1) Water. In general, recreation has been ignored as a concern in managing water supply. That's only recently begun to change. Typically the legitimate economic uses were industry, farming, household consumption, power generation, and flood control. The fishes (environment) are still largely dismissed although since the '80s have played an increasingly important role. Now we're at the point where recreation is being considered. Do golf courses use a lot of water? Yup. So what? So does growing alfalfa for cows. Which is a more productive use of the water? The problem with market-based approaches is that water isn't really market-based. It's a command economy full of special interests. Water districts are often senior rights holders and they set vastly divergent prices for different uses (farming, industry, ag) based on political whim.

2) Pesticide/fertilizer. Farming is also really toxic. We should stop growing food. It uses lots of water and chemicals. I'm entirely positive that agriculture is responsible for way more water qualities where I live and not golf courses.

These are not valid comparisons. Food and water are essential for life. Golf courses are not.

And you don't even need pesticides to grow food. People have been growing food for thousands of years without pesticides and still do today with organic farming and organic food products that are popular in many places.
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Old 04-06-2013, 03:28 PM
 
Location: North by Northwest
7,442 posts, read 9,945,275 times
Reputation: 4692
Quote:
Originally Posted by cisco kid View Post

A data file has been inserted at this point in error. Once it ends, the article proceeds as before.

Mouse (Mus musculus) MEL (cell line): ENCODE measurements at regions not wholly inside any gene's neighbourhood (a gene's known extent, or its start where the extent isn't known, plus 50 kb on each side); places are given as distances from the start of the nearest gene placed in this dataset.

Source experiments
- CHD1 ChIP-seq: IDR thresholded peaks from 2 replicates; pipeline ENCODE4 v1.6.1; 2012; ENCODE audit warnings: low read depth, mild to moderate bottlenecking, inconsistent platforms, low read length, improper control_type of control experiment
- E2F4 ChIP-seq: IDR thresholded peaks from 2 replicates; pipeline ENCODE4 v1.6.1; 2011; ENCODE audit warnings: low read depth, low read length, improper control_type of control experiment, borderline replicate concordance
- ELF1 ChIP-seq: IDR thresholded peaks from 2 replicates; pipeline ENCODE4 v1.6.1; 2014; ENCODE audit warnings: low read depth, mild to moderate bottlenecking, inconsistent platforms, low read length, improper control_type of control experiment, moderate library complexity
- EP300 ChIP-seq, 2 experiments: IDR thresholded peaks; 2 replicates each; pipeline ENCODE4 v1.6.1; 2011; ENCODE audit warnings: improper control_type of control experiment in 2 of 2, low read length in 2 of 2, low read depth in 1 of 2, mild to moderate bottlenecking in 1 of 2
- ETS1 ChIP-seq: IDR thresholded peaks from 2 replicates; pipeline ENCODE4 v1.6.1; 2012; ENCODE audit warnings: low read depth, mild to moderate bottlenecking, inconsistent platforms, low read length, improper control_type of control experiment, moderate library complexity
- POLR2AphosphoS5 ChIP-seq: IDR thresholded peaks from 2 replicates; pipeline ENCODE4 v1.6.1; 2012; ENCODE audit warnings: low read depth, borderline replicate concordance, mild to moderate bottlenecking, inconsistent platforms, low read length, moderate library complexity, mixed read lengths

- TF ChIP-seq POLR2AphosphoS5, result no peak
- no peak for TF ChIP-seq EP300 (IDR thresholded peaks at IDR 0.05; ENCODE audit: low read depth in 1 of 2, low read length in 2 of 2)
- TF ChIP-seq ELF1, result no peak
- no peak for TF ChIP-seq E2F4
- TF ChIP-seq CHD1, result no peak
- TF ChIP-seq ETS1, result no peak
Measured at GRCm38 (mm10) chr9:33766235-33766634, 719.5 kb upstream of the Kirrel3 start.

These are not valid comparisons. Food and water are essential for life. Golf courses are not.

And you don't even need pesticides to grow food. People have been growing food for thousands of years without pesticides and still do today with organic farming and organic food products that are popular in many places.
Baseball diamonds and football fields also require pesticides (and are similarly not "essential" to life). It's a matter of balance, and given the fact that eco-friendly golf courses are seeing an exponential rise in growth, golf and environmental integrity are no longer mutually exclusive concepts.
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Old 04-06-2013, 04:18 PM
 
Location: California
51 posts, read 87,350 times
Reputation: 60
They should turn the golf courses over to the homeless so they can camp there and maybe put a few balls to relax
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Old 04-06-2013, 06:38 PM
 
195 posts, read 236,793 times
Reputation: 249
I think all golf courses should be turned into airports. Then people can have airplanes and use them like flying cars. They can commute from a c̶o̶u̶r̶s̶e̶ airport in the suburbs to one in the city in less than 10 min! It will also solve traffic problems.
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Old 04-08-2013, 03:20 PM
bg7
 
7,697 posts, read 8,239,219 times
Reputation: 15100
I'm not a fan of golf courses, I'd prefer the natural land, but how can they be described as "eyesores"?. Does the OP even know what the word means? FHI it doesn't mean "personally offensive to my sense of decorum or urban planning philiosophy".